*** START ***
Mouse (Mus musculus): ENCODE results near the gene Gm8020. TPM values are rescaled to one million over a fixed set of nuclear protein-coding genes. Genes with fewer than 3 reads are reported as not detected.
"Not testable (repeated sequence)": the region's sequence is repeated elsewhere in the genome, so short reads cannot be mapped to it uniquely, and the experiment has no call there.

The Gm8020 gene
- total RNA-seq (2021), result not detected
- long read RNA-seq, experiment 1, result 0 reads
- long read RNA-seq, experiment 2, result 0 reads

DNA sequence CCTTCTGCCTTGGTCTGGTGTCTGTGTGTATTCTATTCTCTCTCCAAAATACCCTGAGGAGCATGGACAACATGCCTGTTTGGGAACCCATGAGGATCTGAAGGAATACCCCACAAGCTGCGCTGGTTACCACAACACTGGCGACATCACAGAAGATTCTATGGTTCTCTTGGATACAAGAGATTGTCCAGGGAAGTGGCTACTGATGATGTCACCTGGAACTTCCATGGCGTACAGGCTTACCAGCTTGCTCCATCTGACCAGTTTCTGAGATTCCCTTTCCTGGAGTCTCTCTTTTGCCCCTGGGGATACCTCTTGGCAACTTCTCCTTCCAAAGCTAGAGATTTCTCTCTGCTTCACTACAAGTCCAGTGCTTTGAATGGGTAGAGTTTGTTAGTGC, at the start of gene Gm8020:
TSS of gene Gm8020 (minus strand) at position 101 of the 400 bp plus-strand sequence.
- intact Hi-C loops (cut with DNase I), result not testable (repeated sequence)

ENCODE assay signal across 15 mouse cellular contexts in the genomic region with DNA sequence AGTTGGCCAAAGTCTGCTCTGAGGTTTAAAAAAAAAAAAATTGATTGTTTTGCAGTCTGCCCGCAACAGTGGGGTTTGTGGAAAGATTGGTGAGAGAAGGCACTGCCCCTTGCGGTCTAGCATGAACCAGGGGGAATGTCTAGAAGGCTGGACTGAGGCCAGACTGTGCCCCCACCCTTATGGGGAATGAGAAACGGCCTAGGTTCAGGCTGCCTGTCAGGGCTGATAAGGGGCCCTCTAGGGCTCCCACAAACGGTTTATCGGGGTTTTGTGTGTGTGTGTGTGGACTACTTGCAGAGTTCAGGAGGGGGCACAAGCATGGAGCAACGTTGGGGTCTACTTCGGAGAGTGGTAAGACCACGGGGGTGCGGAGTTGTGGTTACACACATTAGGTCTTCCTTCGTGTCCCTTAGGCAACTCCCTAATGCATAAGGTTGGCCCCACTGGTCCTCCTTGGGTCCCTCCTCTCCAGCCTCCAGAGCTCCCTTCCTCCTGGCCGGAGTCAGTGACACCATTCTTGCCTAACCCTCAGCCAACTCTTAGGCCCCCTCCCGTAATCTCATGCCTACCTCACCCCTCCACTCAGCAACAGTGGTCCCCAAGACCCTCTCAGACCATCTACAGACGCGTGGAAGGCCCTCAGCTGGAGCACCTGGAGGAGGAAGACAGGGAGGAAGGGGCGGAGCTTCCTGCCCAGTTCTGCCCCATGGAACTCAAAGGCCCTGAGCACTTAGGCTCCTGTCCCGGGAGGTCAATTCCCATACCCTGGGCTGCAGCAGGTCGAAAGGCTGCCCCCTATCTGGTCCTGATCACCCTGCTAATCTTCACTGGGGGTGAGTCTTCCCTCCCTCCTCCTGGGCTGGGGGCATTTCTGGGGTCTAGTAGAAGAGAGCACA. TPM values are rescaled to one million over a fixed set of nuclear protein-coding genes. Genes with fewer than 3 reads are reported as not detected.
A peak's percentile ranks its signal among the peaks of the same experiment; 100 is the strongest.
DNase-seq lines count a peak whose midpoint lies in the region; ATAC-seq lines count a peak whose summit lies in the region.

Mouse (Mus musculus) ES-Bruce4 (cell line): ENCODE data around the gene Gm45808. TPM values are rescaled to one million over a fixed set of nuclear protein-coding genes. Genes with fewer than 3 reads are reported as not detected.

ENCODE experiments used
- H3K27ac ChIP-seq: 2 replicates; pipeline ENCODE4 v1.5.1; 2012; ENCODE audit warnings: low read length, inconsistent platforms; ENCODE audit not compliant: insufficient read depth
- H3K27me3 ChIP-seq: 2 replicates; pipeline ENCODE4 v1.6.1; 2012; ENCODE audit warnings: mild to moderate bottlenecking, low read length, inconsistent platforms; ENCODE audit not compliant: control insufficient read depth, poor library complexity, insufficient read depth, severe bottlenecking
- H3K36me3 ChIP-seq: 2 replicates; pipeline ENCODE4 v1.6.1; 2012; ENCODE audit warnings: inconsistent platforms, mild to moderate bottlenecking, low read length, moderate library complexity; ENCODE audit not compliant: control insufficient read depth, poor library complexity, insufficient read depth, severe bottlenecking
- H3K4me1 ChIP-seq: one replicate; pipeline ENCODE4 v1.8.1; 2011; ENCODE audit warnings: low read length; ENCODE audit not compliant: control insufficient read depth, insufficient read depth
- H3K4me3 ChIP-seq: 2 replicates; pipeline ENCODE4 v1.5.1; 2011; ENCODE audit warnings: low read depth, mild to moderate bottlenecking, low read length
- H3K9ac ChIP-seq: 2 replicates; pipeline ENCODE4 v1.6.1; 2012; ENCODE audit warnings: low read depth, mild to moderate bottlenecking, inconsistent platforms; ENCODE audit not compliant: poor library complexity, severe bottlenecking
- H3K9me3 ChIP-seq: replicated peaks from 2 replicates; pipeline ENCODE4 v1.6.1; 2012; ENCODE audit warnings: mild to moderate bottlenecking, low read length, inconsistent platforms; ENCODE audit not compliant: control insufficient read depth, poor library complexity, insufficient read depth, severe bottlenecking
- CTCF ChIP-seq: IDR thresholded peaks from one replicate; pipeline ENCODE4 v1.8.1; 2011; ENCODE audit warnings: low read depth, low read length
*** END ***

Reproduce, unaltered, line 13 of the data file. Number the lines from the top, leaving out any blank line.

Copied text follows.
Mouse (Mus musculus) ES-Bruce4 (cell line): ENCODE data around the gene Gm45808. TPM values are rescaled to one million over a fixed set of nuclear protein-coding genes. Genes with fewer than 3 reads are reported as not detected.